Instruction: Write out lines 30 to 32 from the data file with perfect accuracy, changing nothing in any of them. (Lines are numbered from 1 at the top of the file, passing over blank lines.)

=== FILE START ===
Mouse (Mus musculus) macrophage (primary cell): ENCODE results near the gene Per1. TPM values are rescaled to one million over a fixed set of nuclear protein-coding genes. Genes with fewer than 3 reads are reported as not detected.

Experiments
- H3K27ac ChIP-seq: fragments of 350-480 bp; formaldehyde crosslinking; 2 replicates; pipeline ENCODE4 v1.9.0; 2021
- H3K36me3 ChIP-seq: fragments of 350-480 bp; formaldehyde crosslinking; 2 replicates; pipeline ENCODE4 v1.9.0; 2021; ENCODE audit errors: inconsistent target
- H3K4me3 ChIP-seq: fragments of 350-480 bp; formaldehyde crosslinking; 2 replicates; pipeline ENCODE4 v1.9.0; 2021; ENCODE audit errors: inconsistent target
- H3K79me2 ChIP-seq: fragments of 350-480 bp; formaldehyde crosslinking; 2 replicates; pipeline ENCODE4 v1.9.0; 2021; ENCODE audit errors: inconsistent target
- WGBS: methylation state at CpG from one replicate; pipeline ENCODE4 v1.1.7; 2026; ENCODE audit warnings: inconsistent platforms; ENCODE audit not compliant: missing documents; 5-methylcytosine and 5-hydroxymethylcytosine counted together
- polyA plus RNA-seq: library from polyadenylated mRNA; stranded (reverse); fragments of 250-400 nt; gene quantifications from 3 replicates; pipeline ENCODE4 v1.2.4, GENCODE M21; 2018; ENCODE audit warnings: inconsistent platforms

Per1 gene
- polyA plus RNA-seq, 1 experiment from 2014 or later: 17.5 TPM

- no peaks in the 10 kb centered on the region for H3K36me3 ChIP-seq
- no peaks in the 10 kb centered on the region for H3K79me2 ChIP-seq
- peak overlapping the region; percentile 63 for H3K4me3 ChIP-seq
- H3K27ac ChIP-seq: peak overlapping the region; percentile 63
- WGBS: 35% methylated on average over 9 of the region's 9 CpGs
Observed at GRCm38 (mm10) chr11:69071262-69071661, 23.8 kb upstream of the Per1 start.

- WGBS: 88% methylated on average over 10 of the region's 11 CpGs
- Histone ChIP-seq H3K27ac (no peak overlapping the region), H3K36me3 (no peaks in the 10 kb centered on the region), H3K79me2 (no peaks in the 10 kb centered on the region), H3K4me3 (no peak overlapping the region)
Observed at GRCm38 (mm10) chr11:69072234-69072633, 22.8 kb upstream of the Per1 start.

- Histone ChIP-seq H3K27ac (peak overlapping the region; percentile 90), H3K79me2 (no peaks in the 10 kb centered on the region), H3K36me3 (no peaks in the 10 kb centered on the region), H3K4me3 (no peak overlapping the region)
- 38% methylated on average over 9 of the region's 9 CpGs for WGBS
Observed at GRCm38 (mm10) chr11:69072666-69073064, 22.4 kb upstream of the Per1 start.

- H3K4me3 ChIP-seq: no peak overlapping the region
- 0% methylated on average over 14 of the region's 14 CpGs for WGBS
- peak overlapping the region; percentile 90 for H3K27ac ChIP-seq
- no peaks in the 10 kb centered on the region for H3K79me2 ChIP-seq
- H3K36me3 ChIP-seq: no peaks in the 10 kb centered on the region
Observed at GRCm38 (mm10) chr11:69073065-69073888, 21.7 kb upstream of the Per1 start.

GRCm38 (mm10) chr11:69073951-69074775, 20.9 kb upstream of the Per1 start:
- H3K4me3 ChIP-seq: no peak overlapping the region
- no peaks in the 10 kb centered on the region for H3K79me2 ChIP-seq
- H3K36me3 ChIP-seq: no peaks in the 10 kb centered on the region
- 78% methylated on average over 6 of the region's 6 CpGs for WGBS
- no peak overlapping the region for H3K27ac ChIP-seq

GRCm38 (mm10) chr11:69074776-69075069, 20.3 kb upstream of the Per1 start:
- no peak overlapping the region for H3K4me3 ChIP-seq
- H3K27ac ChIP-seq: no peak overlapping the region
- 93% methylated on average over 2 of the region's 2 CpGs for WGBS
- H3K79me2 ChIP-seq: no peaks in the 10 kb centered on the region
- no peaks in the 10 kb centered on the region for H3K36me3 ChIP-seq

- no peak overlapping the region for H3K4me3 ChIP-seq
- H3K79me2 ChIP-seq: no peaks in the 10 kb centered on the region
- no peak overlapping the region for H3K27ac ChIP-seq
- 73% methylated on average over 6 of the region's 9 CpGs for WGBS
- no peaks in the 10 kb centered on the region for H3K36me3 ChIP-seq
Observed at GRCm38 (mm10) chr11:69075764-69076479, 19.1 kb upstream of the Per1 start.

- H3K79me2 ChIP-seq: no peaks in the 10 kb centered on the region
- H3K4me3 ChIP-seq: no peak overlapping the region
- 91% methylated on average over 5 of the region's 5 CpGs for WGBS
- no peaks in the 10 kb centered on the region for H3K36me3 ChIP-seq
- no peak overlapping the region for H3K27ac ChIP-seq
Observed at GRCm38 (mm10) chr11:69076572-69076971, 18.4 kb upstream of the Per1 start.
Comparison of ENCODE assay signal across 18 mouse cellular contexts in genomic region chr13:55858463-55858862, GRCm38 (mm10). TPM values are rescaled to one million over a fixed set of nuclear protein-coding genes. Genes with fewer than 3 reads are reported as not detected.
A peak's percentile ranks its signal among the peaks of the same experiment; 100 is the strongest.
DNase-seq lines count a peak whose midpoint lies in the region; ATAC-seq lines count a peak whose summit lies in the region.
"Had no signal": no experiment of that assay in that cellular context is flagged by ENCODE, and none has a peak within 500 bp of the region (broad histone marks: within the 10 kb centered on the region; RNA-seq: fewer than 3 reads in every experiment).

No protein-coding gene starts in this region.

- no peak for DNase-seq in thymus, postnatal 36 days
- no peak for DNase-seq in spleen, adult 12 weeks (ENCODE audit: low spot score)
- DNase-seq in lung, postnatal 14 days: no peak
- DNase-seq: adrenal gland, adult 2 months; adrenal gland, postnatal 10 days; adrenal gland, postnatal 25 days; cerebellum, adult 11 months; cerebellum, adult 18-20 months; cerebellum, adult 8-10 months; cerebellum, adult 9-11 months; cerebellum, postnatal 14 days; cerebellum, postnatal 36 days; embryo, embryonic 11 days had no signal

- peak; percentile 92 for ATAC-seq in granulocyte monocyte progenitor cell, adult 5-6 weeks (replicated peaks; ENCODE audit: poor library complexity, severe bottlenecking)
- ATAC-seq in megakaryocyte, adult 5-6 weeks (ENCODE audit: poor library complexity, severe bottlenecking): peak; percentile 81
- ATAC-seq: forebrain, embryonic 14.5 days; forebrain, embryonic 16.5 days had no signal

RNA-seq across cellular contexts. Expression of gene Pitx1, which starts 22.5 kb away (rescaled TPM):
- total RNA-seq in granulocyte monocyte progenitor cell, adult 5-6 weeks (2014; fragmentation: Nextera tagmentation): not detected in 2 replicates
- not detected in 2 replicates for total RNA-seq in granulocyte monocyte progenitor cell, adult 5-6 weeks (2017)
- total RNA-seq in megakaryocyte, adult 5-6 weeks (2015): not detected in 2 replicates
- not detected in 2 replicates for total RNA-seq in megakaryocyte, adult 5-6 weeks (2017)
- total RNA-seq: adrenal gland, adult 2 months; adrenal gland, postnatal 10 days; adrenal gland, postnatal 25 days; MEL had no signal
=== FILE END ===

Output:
- H3K4me3 ChIP-seq: no peak overlapping the region
- no peaks in the 10 kb centered on the region for H3K79me2 ChIP-seq
- H3K36me3 ChIP-seq: no peaks in the 10 kb centered on the region